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How Peanuts Grow

Making It Grow Minute
SC Public Radio

Peanuts start off growing like many other plants. Farmers plant seeds, individual peanuts, when the risk of frost is over. The plants emerge, grow about eighteen inches high and those with runner types vines eventual cover the entire field. The yellow flowers that bloom are self-pollinating.

Now the fascinating part starts -- the petals fall off and the ovary at the tip of the stalk turns into what’s called a peg – growing down towards and into the soil. It then grows horizontally as a stem on which develop into nuts we call shells which are filled with the peanuts. Each plant can produce about forty shells containing different numbers of peanuts depending on the variety and growing conditions. From an environmental standpoint, peanuts are a beneficial crop as they fix nitrogen and use relatively small amounts of water.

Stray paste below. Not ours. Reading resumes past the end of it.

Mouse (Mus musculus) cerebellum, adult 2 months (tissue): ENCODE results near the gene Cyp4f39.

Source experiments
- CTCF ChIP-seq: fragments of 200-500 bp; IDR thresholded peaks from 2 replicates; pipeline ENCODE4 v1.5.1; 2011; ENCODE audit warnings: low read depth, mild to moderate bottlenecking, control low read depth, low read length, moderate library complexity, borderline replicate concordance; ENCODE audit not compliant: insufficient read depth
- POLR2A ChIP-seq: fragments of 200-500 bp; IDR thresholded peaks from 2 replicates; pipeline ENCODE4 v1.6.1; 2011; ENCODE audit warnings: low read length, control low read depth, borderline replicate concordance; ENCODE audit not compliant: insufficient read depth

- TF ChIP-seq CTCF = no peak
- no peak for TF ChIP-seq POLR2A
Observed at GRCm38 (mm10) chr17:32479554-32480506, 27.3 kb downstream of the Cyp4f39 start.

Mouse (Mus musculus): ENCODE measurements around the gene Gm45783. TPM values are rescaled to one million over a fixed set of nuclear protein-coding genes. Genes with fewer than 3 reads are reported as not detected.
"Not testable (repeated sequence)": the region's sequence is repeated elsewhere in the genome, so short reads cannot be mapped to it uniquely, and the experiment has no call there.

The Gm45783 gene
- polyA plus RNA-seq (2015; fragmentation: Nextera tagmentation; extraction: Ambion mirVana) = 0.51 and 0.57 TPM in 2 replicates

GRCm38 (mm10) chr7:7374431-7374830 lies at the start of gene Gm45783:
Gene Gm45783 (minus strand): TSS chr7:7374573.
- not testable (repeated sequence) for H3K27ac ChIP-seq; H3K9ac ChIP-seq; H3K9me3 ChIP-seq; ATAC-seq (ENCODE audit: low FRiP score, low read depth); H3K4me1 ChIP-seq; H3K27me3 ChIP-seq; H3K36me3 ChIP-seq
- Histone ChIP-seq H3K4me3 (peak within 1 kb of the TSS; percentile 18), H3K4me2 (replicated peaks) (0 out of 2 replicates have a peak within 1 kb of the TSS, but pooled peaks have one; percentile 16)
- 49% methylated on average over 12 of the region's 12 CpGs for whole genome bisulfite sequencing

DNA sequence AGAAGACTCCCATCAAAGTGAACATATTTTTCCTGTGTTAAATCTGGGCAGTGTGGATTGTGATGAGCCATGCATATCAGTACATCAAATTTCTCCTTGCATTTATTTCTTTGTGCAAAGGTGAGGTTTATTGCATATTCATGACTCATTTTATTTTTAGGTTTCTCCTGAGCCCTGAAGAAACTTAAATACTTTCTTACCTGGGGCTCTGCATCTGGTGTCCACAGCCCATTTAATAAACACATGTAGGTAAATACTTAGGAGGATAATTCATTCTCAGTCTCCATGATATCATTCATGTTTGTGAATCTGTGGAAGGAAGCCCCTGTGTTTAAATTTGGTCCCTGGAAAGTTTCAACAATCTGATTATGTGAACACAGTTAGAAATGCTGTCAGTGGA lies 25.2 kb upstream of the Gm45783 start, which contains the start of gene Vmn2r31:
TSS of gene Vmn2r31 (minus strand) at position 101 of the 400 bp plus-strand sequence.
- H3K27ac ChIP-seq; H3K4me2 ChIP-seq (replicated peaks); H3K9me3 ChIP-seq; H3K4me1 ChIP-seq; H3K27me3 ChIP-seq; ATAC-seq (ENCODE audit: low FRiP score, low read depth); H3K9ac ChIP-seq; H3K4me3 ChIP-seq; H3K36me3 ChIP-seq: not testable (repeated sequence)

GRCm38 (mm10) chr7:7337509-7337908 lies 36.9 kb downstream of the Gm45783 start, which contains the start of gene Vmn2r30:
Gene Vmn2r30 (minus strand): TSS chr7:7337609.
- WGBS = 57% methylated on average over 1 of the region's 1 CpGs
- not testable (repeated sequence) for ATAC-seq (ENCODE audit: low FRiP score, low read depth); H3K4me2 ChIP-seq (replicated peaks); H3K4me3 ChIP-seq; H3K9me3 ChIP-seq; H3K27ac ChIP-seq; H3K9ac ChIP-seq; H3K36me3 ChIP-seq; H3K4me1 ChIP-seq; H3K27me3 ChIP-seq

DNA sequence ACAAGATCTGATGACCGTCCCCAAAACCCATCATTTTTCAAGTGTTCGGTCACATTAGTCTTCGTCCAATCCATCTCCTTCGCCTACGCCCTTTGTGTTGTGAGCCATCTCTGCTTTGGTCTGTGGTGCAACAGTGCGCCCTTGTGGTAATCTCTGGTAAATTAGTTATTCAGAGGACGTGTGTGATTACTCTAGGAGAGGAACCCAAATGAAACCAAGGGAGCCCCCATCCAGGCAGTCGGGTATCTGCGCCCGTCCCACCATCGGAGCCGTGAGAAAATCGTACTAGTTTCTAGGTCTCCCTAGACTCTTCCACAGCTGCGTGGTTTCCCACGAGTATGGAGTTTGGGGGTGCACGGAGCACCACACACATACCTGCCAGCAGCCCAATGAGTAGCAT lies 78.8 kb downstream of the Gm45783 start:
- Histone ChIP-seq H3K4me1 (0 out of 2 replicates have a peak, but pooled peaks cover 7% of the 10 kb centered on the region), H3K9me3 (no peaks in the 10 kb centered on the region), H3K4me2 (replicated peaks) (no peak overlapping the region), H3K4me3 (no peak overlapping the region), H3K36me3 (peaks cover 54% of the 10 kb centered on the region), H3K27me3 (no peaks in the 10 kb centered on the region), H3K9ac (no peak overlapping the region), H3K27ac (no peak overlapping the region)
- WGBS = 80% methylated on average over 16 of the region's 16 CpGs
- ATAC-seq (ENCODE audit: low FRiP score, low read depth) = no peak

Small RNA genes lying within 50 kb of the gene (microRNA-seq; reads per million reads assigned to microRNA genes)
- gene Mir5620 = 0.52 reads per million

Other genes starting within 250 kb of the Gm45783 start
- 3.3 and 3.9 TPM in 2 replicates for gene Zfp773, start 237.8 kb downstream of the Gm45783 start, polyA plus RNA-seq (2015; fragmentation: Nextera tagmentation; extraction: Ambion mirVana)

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Amanda McNulty is a Clemson University Extension Horticulture agent and the host of South Carolina ETV’s Making It Grow! gardening program. She studied horticulture at Clemson University as a non-traditional student. “I’m so fortunate that my early attempts at getting a degree got side tracked as I’m a lot better at getting dirty in the garden than practicing diplomacy!” McNulty also studied at South Carolina State University and earned a graduate degree in teaching there.